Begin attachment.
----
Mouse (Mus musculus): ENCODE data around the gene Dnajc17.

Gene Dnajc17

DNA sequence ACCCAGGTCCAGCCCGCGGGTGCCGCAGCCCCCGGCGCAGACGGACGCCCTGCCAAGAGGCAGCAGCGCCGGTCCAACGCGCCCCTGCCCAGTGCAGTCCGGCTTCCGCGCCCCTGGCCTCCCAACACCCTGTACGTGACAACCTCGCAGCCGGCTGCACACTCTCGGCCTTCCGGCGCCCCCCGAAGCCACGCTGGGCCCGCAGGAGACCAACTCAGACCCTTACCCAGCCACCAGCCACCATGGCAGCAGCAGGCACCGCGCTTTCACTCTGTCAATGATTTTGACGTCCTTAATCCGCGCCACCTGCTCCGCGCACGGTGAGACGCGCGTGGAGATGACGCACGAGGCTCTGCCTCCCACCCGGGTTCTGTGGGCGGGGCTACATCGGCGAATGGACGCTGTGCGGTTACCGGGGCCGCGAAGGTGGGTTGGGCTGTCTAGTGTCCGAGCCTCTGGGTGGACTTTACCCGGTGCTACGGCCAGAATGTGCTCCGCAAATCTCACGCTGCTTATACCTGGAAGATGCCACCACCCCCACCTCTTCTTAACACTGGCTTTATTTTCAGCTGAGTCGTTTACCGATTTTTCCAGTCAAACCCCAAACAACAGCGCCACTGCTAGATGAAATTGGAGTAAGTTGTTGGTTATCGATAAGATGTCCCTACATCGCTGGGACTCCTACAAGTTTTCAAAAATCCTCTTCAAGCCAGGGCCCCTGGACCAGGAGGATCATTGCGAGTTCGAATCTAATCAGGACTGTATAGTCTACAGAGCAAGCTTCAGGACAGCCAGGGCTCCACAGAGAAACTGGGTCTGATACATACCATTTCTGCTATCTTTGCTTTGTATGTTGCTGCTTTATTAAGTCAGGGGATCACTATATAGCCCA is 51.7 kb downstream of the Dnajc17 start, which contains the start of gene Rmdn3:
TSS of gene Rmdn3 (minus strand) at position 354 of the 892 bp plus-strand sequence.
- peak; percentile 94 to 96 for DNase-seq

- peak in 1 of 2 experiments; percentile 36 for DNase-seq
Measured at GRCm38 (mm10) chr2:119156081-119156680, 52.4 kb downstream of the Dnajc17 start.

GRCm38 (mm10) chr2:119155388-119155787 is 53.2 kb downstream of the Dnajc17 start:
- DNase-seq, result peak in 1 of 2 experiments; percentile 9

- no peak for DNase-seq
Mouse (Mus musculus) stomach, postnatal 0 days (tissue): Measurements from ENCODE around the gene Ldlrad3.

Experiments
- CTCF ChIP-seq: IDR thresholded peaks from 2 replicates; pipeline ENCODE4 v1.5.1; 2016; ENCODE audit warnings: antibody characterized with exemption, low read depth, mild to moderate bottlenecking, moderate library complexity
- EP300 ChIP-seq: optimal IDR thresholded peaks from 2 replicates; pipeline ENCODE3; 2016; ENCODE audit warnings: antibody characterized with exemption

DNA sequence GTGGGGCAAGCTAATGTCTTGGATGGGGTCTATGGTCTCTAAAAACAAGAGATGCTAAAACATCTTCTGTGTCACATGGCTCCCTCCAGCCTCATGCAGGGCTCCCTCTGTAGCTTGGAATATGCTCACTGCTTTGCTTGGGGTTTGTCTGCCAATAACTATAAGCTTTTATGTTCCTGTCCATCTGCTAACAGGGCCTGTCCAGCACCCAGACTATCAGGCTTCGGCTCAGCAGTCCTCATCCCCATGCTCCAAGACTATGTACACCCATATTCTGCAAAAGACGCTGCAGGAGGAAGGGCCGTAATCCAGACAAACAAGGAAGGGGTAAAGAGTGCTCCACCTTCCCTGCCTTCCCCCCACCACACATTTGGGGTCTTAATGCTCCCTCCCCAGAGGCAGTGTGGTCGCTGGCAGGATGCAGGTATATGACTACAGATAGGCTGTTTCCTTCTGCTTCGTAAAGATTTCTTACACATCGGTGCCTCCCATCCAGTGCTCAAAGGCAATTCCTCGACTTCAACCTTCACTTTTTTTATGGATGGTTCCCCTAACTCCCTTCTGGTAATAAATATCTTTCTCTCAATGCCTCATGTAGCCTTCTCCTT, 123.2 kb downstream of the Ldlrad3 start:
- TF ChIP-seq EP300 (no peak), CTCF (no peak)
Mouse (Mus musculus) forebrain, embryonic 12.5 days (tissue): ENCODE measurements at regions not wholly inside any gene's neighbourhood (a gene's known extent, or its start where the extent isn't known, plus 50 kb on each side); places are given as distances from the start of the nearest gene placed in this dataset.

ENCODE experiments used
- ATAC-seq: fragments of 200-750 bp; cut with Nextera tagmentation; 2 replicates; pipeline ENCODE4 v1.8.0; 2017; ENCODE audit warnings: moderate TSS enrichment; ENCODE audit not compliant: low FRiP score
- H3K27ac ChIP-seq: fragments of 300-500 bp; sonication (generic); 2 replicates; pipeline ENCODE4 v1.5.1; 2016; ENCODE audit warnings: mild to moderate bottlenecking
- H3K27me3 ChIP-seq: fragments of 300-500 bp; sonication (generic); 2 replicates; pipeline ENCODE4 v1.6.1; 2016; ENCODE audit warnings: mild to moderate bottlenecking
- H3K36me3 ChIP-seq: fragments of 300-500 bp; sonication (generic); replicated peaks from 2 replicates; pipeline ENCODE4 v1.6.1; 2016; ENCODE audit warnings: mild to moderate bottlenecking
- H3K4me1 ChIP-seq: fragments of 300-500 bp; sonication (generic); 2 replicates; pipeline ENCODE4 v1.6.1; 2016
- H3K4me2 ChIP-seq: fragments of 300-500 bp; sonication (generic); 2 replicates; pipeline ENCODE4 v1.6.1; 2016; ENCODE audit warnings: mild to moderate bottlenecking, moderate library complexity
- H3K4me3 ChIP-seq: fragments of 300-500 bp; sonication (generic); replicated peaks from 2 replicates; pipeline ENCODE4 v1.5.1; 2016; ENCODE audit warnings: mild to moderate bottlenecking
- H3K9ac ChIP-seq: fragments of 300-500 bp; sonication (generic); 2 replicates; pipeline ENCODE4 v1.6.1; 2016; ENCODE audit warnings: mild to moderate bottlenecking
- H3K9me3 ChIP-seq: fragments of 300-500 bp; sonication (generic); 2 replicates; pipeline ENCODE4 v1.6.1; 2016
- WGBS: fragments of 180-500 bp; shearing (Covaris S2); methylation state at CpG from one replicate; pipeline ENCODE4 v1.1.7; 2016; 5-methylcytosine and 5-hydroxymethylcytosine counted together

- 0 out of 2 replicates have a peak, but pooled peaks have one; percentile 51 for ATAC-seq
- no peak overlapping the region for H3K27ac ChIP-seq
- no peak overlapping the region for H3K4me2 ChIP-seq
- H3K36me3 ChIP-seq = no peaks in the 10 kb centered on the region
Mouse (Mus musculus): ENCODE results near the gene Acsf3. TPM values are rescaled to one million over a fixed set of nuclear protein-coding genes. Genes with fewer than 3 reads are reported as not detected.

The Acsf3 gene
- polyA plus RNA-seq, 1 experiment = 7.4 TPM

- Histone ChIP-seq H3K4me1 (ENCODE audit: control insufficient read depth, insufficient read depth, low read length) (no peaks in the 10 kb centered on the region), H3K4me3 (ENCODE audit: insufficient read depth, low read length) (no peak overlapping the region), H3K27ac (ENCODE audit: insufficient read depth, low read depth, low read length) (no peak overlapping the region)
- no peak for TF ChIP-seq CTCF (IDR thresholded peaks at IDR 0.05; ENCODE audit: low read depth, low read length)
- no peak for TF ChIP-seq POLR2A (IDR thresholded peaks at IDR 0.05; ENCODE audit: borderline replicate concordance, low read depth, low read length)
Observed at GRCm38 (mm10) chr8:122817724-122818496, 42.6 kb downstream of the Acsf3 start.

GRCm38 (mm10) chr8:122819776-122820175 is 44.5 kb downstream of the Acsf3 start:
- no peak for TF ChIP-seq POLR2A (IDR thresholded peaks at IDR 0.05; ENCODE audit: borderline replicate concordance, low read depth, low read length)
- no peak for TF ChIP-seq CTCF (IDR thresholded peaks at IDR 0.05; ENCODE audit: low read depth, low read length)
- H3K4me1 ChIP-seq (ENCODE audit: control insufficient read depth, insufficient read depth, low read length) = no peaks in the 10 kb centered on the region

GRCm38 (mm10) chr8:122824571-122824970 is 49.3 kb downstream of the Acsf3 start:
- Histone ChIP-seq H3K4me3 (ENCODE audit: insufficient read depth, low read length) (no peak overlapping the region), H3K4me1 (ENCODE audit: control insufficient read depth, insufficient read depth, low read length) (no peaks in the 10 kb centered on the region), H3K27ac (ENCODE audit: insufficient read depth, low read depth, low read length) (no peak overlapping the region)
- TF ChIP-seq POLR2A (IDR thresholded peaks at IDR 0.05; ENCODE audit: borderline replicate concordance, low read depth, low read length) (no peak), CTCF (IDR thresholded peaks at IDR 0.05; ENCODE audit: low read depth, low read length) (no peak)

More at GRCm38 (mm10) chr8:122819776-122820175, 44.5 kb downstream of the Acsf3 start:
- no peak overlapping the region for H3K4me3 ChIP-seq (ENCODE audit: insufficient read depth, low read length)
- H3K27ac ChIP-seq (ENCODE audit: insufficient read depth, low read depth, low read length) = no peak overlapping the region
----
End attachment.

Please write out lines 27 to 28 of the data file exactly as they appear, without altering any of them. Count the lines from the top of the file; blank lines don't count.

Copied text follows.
- H3K9me3 ChIP-seq: fragments of 300-500 bp; sonication (generic); 2 replicates; pipeline ENCODE4 v1.6.1; 2016
- WGBS: fragments of 180-500 bp; shearing (Covaris S2); methylation state at CpG from one replicate; pipeline ENCODE4 v1.1.7; 2016; 5-methylcytosine and 5-hydroxymethylcytosine counted together